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Yes, you could skip brunch and save for a deposit on a house. But why?

You'd be missing out. 

There’s a tiny café round the corner from me, a place so small that you have to leave your Bugaboo pushchair outside (a serious consideration in this part of the world), which has somehow become famous across town for its brunch. At weekends, the queue spills on to the road, with people patiently waiting for up to an hour for pancakes, poached eggs and pondy-looking juices served in jam jars. The food is just as good later on, yet there’s rarely much of a line after 2pm, because brunch is cool in a way that lunch isn’t. Where lunch is quotidian, brunch feels decadent – a real weekend treat.

Though the phenomenon is hardly new – the term was coined by a Brit back in 1895 – brunch has always been more popular in the United States than here, possibly because it’s a meal that you generally go out for and eating out has long been more affordable, and thus common, across the pond. Despite our proud greasy-spoon heritage, the idea of brunch as an occasion with a distinct character, rather than just a wickedly late breakfast, is relatively recent, and it owes much to the increasing informality of 21st-century life.

The Little Book of Brunch by Caroline Craig and Sophie Missing revels in the freedom that the occasion bestows upon the cook, falling as it does outside the long-established conventions of the three-meal
structure. “It’s the meal where you can get away with anything,” they write.

By way of proof, along with eggs Benedict and buttermilk waffles, the book features such novelties as ’nduja-and-egg pizza, spaghetti frittatas and lentil falafels – dishes that you could quite respectably serve for lunch or dinner, yet also contain the cosseting, comforting qualities necessary in a first meal of the day.

Though such culinary experimentation is no doubt attractive to the increasingly adventurous British palate, I suspect that the arrival on these shores of the “bottomless brunch”, a hugely popular trend in the US, may also have something to do with our new enthusiasm for the meal – to the concern of health experts, given that Americans seem better able to grasp the idea of drinking as many Bloody Marys as they can handle, rather than as many as they want.

As David Shaftel put it in an op-ed for the New York Times entitled, wonderfully, “Brunch is for jerks”, this meal is “about throwing out not only the established schedule but also the social conventions of our parents’ generation . . . revelling in the naughtiness of waking up late, having cocktails at breakfast and eggs all day. It’s the mealtime equivalent of a Jeff Koons sculpture.”

The Australian social commentator Bernard Salt agrees, blaming this taste for “smashed avocado with crumbled feta on five-grain toasted bread at $22 a pop” for the younger generation’s failure to grow up, take responsibility and save enough money to buy a house. But as critics observed, house prices in Sydney, like those in the UK, are now so high that you’d have to forgo your weekly avo toast for 175 years in order to put together a deposit, and so, perhaps, it’s not unreasonable to want to live in the moment instead. “We are not going out for brunch instead of buying houses: we are brunching because we cannot afford to buy houses,” as the journalist Brigid Delaney wrote in response.

Baby boomers got the free education, the generous pensions and the houses and left us with shakshuka, sourdough and a flat white. Seems like a fair deal.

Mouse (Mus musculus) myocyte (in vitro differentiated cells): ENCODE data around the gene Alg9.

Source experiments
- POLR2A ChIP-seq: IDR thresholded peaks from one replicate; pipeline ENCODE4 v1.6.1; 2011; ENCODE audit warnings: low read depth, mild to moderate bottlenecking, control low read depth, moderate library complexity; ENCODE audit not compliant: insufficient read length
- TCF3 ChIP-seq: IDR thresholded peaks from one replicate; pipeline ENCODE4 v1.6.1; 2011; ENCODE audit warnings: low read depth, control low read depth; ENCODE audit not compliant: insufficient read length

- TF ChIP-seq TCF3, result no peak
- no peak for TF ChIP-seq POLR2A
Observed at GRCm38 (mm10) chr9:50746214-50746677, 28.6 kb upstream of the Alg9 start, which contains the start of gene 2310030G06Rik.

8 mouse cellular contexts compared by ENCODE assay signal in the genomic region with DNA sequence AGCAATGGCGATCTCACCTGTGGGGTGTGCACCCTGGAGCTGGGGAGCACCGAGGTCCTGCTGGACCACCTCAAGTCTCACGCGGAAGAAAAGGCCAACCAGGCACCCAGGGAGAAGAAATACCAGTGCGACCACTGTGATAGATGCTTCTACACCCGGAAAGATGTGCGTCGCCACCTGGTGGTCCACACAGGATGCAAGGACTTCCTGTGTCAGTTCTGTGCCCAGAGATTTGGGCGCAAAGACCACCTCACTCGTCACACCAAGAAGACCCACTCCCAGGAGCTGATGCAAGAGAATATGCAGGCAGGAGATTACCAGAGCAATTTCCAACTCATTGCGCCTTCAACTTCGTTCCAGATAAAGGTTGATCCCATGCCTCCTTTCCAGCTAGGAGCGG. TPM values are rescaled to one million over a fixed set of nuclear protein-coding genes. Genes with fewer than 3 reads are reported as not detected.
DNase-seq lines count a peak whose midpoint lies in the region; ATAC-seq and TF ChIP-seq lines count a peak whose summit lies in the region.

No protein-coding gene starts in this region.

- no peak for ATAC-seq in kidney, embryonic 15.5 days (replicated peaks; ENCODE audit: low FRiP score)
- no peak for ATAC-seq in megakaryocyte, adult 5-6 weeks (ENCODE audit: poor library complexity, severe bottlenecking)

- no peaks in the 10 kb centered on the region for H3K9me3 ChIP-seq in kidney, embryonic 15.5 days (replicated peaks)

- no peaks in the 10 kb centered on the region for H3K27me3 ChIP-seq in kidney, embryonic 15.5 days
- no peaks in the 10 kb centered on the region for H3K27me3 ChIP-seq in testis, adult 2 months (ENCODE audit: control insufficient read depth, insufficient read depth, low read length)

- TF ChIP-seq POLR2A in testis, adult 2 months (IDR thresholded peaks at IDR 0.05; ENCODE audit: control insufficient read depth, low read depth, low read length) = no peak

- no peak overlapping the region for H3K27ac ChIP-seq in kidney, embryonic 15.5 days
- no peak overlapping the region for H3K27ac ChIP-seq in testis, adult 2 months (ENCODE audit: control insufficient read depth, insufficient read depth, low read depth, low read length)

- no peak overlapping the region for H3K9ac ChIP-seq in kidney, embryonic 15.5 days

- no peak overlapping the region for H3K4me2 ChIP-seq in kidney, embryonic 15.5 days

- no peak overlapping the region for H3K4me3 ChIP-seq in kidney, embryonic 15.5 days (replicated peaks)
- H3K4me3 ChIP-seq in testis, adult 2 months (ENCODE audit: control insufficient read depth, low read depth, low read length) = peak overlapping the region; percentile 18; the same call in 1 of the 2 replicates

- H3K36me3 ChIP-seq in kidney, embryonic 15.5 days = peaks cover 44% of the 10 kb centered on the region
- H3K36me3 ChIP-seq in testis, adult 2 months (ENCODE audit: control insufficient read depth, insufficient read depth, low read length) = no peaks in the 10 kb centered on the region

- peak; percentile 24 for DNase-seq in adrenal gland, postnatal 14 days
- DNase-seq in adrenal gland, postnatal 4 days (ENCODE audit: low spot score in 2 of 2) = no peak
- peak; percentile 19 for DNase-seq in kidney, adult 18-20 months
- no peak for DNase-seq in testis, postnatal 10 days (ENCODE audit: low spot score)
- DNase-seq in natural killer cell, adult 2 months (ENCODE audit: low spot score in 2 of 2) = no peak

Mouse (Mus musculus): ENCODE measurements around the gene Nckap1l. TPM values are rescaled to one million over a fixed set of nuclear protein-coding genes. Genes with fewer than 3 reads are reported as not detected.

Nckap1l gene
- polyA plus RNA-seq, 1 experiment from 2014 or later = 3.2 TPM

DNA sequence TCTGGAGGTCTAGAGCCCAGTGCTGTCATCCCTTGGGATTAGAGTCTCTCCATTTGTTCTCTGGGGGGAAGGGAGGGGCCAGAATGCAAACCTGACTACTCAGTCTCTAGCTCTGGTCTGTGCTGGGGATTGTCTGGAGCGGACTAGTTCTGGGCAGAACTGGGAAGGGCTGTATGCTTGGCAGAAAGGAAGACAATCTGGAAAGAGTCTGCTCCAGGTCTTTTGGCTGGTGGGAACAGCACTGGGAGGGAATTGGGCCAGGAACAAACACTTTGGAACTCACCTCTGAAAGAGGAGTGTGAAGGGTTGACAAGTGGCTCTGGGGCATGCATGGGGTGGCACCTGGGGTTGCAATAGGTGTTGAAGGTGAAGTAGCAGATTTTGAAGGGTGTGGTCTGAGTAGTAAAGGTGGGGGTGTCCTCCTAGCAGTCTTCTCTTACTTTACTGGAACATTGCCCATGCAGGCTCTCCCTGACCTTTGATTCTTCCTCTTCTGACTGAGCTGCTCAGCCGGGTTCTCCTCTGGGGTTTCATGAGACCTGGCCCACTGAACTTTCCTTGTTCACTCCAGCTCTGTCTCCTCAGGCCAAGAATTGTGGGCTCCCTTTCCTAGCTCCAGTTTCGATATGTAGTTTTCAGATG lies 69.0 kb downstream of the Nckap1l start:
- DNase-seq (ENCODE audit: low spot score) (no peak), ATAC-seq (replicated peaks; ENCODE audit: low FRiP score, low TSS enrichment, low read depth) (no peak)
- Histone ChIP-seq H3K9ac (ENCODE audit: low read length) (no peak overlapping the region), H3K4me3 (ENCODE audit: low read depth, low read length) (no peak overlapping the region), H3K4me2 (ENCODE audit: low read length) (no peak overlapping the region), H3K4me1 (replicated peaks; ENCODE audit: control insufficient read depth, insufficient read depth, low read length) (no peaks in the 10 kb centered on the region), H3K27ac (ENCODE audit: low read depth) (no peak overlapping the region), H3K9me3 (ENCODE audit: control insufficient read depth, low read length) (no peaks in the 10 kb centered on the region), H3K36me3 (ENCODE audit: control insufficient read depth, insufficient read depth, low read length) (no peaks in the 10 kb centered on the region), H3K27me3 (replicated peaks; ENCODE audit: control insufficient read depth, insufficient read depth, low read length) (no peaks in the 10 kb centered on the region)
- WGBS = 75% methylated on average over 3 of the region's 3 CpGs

Felicity Cloake is the New Statesman’s food columnist. Her latest book is The A-Z of Eating: a Flavour Map for Adventurous Cooks.

This article first appeared in the 20 April 2017 issue of the New Statesman, May's gamble

Netflix
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SRSLY #99: GLOW / FANtasies / Search Party

On the pop culture podcast this week: the Netflix wrestling comedy GLOW, a new fanfiction-based web series called FANtasies and the millennial crime drama Search Party.

This is SRSLY, the pop culture podcast from the New Statesman. Here, you can find links to all the things we talk about in the show as well as a bit more detail about who we are and where else you can find us online.

Listen using the player below. . .

. . .or subscribe in iTunes. We’re also on StitcherRSS and SoundCloud – but if you use a podcast app that we’re not appearing in, let us know.

SRSLY is hosted by Caroline Crampton and Anna Leszkiewicz, the NS’s assistant editor and editorial assistant. We’re on Twitter as @c_crampton and @annaleszkie, where between us we post a heady mixture of Serious Journalism, excellent gifs and regularly ask questions J K Rowling needs to answer.

The Links

GLOW

The show on Netflix.

Two interesting reviews: New York Times and Little White Lies.

Screen Rant on the real life wrestling connections.

FANtasies

The show on Fullscreen.

Amanda Hess’s NYT column about it.

Search Party

The show on All4.

For next time:

We are watching Happy Valley.

If you’d like to talk to us about the podcast or make a suggestion for something we should read or cover, you can email srslypod[at]gmail.com.

You can also find us on Twitter @srslypod, or send us your thoughts on tumblr here. If you like the podcast, we’d love you to leave a review on iTunes - this helps other people come across it.

We love reading out your emails. If you have thoughts you want to share on anything we’ve discussed, or questions you want to ask us, please email us on srslypod[at]gmail.com, or @ us on Twitter @srslypod, or get in touch via tumblr here. We also have Facebook now.

Our theme music is “Guatemala - Panama March” (by Heftone Banjo Orchestra), licensed under Creative Commons. 

See you next week!

PS If you missed #98, check it out here.

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